09 Apr Leadership Transition: Succession Planning Considerations
Succession planning is a critical aspect of running any business but is essential for an active architecture firm. A well thought out succession plan can help ensure your firm remains successful after owners or partners retire or key leaders move on. Here are some strategies to meet the transition head on so your firm can weather the changes that come when leadership retire, or growth requires new leaders to emerge.
Develop Leadership from Within
If you develop leadership from within, you will have a better controlling the transition. You don’t want an external leader coming in who only cares about the financial side of things—not about fostering great leadership. You also don’t want a leader who isn’t self-sufficient. Why retire if the new owner is going to constantly come to you for advice. By grooming a leader from within the company, you can instill in an employee that you trust them with the business sense and the leadership skills that they will need to take over the firm and move it in a positive direction. The process will require a substantial amount of training and mentorship but will lead to a much smoother transition.
Time here is also key. This process can take years to prepare someone, or a group, to take over the firm. You should ask yourself often “Who is my next leader?” You should ask it when hiring new talent and when you are reviewing your existing team.
Create a Roadmap Using a Generational Approach
You want to start planning for the succession as early as possible. Your firm has three generations. The first generation consists of you and your partners, while the second generation consists of current managers. The third generation consists or future leaders. The goal of your roadmap should be to develop leadership qualities in your second-generation employees. You also want to encourage your third-generation employees and give them the space they need to take on greater responsibility. This training takes time so, as mentioned before, the earlier you start the better.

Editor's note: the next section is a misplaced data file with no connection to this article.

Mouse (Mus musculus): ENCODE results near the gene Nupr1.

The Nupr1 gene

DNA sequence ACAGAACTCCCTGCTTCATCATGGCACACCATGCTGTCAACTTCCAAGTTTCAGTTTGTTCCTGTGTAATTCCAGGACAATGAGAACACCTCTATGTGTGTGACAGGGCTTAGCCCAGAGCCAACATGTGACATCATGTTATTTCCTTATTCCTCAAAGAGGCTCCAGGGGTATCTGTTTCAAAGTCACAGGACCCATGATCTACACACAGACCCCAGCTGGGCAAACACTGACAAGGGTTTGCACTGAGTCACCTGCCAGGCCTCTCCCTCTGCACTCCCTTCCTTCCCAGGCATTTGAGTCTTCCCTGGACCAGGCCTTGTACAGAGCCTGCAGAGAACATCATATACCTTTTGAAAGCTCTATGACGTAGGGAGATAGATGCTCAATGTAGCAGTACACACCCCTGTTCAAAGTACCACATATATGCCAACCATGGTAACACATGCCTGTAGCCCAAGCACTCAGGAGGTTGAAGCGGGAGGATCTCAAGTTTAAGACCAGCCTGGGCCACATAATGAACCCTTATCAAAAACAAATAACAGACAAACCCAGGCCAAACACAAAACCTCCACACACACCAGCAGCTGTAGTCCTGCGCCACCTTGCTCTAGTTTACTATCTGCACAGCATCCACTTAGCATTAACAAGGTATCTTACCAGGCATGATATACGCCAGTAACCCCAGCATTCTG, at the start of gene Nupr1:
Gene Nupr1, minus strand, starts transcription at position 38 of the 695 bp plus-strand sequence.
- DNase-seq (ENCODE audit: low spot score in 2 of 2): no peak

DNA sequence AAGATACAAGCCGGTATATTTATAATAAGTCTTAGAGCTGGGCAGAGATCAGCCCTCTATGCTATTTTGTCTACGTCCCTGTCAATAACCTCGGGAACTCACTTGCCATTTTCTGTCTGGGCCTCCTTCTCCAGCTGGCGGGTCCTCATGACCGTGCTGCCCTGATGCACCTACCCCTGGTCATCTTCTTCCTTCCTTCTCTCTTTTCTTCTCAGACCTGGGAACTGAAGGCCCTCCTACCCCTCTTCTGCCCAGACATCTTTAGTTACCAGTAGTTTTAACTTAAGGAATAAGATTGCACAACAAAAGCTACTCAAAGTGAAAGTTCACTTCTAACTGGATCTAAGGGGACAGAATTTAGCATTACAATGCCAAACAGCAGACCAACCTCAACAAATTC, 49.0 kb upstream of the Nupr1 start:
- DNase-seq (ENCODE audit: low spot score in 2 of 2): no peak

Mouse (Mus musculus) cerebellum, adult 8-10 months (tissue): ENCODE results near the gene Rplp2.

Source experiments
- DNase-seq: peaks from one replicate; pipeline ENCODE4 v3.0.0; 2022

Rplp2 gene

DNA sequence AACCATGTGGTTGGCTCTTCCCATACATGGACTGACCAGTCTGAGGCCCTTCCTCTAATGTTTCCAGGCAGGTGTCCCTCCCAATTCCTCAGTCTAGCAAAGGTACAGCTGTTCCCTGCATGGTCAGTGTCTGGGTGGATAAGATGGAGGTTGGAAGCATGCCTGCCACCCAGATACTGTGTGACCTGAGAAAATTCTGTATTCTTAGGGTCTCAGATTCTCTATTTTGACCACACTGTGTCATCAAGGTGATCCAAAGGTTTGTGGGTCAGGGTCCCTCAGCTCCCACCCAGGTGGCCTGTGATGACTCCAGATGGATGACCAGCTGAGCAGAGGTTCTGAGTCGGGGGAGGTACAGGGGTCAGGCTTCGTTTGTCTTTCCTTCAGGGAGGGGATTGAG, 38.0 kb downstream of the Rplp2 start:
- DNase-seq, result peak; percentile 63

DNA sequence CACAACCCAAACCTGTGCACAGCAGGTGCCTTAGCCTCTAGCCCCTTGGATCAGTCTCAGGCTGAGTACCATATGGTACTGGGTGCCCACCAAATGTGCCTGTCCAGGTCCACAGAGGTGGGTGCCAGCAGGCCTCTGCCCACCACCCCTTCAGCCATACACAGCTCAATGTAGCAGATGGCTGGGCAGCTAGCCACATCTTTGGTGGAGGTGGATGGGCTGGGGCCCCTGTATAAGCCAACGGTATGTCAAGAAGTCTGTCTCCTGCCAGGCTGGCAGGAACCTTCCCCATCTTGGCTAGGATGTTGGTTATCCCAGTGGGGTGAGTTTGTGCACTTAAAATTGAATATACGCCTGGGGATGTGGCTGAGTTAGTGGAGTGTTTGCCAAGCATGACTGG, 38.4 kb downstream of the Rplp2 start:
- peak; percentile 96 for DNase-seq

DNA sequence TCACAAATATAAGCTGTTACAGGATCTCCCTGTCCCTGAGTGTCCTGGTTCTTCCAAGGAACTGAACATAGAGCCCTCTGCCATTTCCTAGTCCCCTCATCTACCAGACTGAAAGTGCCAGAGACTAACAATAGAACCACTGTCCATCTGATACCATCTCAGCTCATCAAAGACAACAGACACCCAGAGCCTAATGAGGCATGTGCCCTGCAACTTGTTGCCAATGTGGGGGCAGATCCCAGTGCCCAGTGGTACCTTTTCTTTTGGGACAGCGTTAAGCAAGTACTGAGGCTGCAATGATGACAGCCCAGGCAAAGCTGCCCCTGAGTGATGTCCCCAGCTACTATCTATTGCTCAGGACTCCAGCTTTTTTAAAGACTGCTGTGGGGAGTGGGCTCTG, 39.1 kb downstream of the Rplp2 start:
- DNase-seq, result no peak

If you know that you want to eventually retire, you need to fill your company with intelligent, ambitious employees who will be loyal to the company after you’re gone. If you have the right talent, your company will be successful with or without you. Retention is key. If all your best employees are gone a couple years after you retire, the firm could go under. While training and incentive programs can help, hiring is also important. You want to hire people who are competent and loyal. You want people who are inspired by your vision of your form and want to grow and improve upon that vision. You want to find people who you believe will make good leaders. That way when you retire, you can groom them to become the leaders that your company will need in the future.
Many owners are reluctant to retire because they worry about how the company will fare without them. They put decades of their time and energy into building a successful company, so they don’t want to abandon their hard work. Having a clear, effective succession plan, however, will allow them to ensure that the company continues to thrive after they leave the firm by fostering new leadership with the skills to continue your legacy.
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